Confessions of a 15 percenter

Maybe I’m softening in my old age. But immersing myself in box scores and statistics and arguing over who deserves to be called up to the big leagues doesn’t have the allure it once did.

A minor league GM once told me that 85% of the people who come to see his team play are not diehard baseball fans. They are there to soak up the sun, give their kids a safe place to play and enjoy a little food and beverage among family and friends.

These fans aren’t pouring over the box scores or stats and they aren’t arguing over which players deserve a shot in the big leagues – like the diehards in the other 15%.

So it makes sense for a team to cater to the 85% via promotions between every inning, child PA announcer gigs, Wiffle Ball fields, fun zones that resemble mini-amusement parks, and, of course, mascots. Lots of mascots.

I know a woman who owns half a season ticket package with her husband. They bring their kids out to the ballpark for an hour and a half many summer nights. It’s a good safe environment for the kids and it gives her and her husband a chance to catch a few innings of minor league baseball. Seems like a perfect combination.

Her family is the epitome of the 85%, and I mean that in the best way possible. Minor league baseball is mostly about fans embracing, and ultimately, remembering a moment. It’s about posing for a picture with the mascot. It’s about catching a foul ball and getting it autographed. It’s about appearing on the fan cam.

On July 3, I took my mom to a minor league game in Omaha. She broke a bone in her foot shortly before that so I pushed her into the ballpark in a wheelchair and we settled into our seats behind home plate, in the handicapped section. A few innings into the game, she began to cheer and clap as home team players got on base and then scored. At one point, she leaned over and said, "I used to take you to the ballpark, now you are taking me."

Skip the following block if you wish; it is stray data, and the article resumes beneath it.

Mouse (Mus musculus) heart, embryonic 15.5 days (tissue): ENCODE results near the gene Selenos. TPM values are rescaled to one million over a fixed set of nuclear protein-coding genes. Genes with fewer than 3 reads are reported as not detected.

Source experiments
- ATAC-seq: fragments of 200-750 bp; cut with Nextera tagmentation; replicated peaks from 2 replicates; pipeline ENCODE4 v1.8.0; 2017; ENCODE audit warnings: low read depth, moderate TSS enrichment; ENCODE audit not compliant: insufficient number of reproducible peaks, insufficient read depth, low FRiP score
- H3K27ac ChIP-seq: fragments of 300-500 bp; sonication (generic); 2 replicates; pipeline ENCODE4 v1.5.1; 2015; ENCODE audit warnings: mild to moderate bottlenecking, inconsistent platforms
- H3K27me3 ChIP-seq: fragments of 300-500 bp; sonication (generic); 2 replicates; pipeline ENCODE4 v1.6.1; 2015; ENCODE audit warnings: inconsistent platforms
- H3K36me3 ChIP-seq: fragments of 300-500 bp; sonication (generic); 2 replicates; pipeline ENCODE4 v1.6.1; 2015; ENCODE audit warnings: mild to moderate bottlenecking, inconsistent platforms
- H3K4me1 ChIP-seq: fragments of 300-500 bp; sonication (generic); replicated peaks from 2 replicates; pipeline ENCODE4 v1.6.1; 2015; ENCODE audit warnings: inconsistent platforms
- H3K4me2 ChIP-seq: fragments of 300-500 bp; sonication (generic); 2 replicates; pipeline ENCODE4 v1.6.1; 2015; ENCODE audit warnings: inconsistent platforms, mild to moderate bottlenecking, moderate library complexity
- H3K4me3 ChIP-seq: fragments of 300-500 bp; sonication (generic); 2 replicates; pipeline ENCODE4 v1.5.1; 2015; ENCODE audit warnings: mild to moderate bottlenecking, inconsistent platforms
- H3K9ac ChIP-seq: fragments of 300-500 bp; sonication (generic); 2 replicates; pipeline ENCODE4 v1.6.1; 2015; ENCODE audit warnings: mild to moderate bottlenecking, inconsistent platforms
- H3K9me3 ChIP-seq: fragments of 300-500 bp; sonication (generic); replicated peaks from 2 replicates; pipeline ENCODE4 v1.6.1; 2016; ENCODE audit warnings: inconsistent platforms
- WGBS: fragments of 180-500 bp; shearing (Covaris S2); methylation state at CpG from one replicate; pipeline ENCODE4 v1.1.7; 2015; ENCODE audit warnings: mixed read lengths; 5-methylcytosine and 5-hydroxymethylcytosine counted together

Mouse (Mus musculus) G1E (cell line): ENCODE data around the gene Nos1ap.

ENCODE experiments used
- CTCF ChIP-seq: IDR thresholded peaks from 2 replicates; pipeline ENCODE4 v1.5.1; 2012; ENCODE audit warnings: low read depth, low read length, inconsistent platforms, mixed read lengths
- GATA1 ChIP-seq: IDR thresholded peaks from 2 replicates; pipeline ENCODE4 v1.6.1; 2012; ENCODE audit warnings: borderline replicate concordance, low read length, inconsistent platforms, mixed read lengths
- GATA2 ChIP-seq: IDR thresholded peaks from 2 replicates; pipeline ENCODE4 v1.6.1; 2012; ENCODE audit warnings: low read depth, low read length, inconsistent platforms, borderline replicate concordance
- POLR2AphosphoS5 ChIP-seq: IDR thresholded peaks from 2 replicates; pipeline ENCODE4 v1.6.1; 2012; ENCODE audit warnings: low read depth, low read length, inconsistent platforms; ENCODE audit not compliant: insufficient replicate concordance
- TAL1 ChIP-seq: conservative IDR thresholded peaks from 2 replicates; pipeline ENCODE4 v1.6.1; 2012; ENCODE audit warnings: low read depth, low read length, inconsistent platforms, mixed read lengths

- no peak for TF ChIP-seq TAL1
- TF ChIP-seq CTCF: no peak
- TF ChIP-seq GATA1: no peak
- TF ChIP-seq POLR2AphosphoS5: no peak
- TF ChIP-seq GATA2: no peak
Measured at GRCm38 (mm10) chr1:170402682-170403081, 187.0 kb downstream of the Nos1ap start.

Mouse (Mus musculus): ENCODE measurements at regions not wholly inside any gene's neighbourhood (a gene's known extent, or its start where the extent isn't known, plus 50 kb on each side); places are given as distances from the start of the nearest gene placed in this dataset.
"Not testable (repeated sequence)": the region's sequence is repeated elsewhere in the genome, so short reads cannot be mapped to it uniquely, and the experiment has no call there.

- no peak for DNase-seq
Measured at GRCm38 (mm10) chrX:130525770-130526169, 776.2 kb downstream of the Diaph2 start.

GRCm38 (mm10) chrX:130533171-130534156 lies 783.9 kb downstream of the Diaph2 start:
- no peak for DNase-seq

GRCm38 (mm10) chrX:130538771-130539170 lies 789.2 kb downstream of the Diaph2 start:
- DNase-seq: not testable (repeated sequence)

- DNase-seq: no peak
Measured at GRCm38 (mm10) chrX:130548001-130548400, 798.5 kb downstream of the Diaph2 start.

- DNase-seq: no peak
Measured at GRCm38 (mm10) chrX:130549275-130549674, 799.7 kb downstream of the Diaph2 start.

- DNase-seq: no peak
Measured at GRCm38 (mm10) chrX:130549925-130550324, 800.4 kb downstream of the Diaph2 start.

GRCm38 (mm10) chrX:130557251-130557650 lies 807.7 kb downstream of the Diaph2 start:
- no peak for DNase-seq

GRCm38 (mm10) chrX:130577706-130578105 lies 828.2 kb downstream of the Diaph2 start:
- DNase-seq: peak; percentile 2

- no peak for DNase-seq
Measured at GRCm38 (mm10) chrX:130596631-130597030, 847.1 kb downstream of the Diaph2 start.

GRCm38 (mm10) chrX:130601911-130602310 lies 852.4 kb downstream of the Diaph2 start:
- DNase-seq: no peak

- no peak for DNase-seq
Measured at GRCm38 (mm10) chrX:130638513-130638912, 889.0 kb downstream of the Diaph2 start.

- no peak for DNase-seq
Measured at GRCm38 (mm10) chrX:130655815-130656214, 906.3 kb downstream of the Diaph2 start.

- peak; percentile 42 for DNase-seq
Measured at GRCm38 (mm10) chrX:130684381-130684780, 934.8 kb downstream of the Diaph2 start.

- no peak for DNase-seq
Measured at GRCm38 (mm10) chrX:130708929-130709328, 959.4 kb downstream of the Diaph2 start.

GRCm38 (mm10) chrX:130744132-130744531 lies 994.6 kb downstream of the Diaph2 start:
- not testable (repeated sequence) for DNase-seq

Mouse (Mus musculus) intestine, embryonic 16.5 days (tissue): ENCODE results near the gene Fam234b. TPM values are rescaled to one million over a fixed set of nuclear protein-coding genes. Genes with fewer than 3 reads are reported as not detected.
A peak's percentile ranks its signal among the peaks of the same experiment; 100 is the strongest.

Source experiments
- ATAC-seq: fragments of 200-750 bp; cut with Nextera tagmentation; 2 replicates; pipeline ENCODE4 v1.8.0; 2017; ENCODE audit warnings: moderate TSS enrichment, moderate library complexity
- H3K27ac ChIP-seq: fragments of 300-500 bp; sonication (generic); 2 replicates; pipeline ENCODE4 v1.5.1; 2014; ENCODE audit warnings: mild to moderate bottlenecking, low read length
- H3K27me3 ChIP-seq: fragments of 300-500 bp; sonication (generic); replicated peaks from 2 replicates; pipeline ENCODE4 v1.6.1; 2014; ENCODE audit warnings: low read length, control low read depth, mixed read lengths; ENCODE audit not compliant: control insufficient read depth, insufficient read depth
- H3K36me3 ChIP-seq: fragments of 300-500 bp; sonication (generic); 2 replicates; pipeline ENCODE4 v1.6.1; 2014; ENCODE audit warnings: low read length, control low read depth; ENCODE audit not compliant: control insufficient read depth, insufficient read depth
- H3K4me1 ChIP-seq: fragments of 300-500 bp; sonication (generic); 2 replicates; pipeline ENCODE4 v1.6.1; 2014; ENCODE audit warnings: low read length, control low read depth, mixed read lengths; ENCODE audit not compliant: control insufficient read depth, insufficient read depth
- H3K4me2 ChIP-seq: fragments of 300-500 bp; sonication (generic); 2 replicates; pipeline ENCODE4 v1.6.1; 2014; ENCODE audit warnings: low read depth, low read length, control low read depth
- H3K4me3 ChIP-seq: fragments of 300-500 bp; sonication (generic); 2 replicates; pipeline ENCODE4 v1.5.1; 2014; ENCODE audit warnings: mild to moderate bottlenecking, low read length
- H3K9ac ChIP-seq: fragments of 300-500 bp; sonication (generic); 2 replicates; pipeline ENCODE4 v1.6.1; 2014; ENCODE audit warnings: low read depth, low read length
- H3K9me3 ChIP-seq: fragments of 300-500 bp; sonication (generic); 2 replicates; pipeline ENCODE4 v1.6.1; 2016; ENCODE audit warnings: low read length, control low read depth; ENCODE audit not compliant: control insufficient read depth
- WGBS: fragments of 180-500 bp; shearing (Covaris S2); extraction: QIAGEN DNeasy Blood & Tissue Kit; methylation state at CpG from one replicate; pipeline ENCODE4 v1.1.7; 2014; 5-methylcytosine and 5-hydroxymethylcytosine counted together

I’ve already forgotten the score of the game that night. But I’ll never forget the moment my mom connected the past to the present while we were sitting in section 115. It was an 85 percenter moment – one that even the most diehard 15 percenter could appreciate.

For several days afterward, she spoke about how much fun she had at the game, and how the fireworks show after the game was the best she had ever seen.

Over the years as a 15 percenter, part of me has cringed over the need for MiLB clubs to entertain fans every moment of every game while another part of me has gotten caught up in those moments. Part of me has wondered why minor league stadiums need a Wiffle Ball field beyond the center field wall and the other part knows I would have been swinging for the fences if such a place existed when I was young.

Maybe I’m softening in my old age. But immersing myself in box scores and statistics and arguing over who deserves to be called up to the big leagues doesn’t have the allure it once did.

Recently, I tweeted some quotes from a minor league pitching coach about a player who got called up to the big leagues, highlighting the pitcher's strengths and weaknesses. Someone jumped to the conclusion that I was saying the pitcher wasn’t ready for the big leagues. I don’t know how he arrived at the conclusion, but I assured him that I was just passing along information. He responded by saying he was just worried that the pitcher wasn’t ready.

I don’t want to read too much into his last tweet, but I couldn’t help but wonder how someone has the emotional energy to worry about such things.

I will say this though, it helped confirm something in my mind – if there is a sliding scale of extremes in the 15% camp, then I’m on the end that could easily be mistaken for an 85% percenter.

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